Think about the time frame when you go back in the jury room. Think about the time frame if [sic] would take. How long it would take to fill the tub up. Twenty minutes? How long they were in the house. It is a lot longer than it sounds. And if he is lying like this, ladies and gentlemen, and that water is filling up and they're not holding his head down. Is he drowning with the possibility of ever getting any air at all as that bath tub is filling up with water as he is drowning face down, not able to get up, not able to do anything but rock and roll. That is the method of this killing and the ordeal that this doctor went through. That is the aggravating circumstance of heinous, atrocious and cruel.

(Emphasis added.) McDonald contends that the comments on what the victim must have felt during the attack violated the "golden rule" because they forced the jury to place themselves in the shoes of the victim.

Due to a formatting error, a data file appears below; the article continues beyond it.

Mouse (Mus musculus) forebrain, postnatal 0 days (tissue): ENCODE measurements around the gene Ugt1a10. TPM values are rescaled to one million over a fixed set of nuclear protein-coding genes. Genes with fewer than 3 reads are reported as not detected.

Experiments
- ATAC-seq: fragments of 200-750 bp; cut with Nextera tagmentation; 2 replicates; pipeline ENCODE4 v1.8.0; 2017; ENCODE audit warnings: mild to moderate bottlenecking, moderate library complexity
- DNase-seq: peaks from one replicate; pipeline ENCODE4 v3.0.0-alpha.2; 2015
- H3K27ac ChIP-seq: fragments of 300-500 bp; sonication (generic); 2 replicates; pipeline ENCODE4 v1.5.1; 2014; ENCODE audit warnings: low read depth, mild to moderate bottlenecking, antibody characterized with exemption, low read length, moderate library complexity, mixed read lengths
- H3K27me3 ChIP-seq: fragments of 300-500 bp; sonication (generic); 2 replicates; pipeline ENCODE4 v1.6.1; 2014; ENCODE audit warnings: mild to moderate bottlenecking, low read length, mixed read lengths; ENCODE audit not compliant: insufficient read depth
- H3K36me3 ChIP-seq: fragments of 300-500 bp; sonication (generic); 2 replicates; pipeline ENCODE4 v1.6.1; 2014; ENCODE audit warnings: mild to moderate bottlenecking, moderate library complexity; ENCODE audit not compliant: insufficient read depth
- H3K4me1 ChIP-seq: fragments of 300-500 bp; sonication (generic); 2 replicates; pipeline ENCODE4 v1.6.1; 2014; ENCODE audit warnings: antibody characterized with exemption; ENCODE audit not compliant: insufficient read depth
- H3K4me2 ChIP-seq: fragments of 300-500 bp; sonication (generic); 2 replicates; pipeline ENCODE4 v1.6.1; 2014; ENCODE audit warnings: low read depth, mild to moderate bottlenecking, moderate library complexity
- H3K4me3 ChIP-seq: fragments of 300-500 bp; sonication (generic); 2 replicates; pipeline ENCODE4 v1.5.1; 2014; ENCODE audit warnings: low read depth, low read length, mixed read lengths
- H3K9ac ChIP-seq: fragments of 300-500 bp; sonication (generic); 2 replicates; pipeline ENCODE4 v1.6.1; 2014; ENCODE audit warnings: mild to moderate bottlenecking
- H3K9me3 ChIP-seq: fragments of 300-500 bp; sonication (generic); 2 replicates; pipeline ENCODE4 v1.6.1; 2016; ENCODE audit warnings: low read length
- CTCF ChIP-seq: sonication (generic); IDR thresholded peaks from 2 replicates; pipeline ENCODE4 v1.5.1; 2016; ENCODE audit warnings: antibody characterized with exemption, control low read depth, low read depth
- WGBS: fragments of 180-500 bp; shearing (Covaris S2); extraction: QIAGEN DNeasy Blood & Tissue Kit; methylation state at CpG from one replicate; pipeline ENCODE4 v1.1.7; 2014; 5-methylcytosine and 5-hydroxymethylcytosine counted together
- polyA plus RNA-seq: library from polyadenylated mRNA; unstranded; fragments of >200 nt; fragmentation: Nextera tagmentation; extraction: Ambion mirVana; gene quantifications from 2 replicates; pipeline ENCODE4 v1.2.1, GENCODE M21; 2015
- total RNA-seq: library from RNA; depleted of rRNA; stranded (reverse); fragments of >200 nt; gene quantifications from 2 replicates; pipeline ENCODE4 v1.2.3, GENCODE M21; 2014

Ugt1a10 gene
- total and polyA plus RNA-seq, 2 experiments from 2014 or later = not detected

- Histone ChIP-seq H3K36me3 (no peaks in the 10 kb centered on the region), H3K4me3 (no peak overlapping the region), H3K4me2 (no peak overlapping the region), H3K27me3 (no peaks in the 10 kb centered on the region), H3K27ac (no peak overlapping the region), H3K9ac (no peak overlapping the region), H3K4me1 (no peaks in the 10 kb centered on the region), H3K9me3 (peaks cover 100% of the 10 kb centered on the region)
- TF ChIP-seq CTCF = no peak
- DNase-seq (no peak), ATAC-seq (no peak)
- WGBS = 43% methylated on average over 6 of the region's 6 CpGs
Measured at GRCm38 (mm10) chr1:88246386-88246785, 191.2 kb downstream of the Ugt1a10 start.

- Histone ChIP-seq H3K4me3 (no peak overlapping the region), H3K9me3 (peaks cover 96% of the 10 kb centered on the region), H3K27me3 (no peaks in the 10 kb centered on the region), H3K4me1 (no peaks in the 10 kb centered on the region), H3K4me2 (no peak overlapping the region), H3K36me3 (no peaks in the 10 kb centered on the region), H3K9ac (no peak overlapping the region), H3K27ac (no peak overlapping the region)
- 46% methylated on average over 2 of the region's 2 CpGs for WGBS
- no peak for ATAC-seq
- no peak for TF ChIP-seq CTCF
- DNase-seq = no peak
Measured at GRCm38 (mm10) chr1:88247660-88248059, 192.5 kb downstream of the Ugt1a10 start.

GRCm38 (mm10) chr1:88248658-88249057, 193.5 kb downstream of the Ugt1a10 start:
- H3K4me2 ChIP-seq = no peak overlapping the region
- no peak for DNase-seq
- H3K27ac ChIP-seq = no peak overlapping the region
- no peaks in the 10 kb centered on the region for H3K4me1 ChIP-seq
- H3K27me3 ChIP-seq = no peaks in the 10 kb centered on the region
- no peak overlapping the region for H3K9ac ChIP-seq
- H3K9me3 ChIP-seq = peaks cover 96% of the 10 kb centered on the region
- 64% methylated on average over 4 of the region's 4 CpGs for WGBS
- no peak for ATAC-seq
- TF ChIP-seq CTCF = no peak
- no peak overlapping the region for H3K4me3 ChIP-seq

Unfortunately, defense counsel did not object to any of these comments during the State's closing remarks or move for a mistrial. Instead, counsel for McDonald filed a motion for new trial following the conclusion of the penalty phase proceeding which alleged improper comments by the prosecutor during closing arguments. At

743 So.2d 505
a hearing held on August 4, 1995, the trial court denied the motion because no objection had been made at trial.

Because counsel failed to object to the alleged improper statements by the state attorney during closing argument, McDonald has not preserved this issue for review, and, therefore, his arguments are not cognizable on appeal. See Chandler v. State, 702 So.2d 186, 191 (Fla.1997), cert. denied, 523 U.S. 1083, 118 S.Ct. 1535, 140 L.Ed.2d 685 (1998); Kilgore v. State, 688 So.2d 895, 898 (Fla.1996). The only exception...

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77 practice notes
  • Bradley v. Sec'y, Fla. Dep't of Corr., Case No. 3:10-cv-1078-J-32JRK
    • United States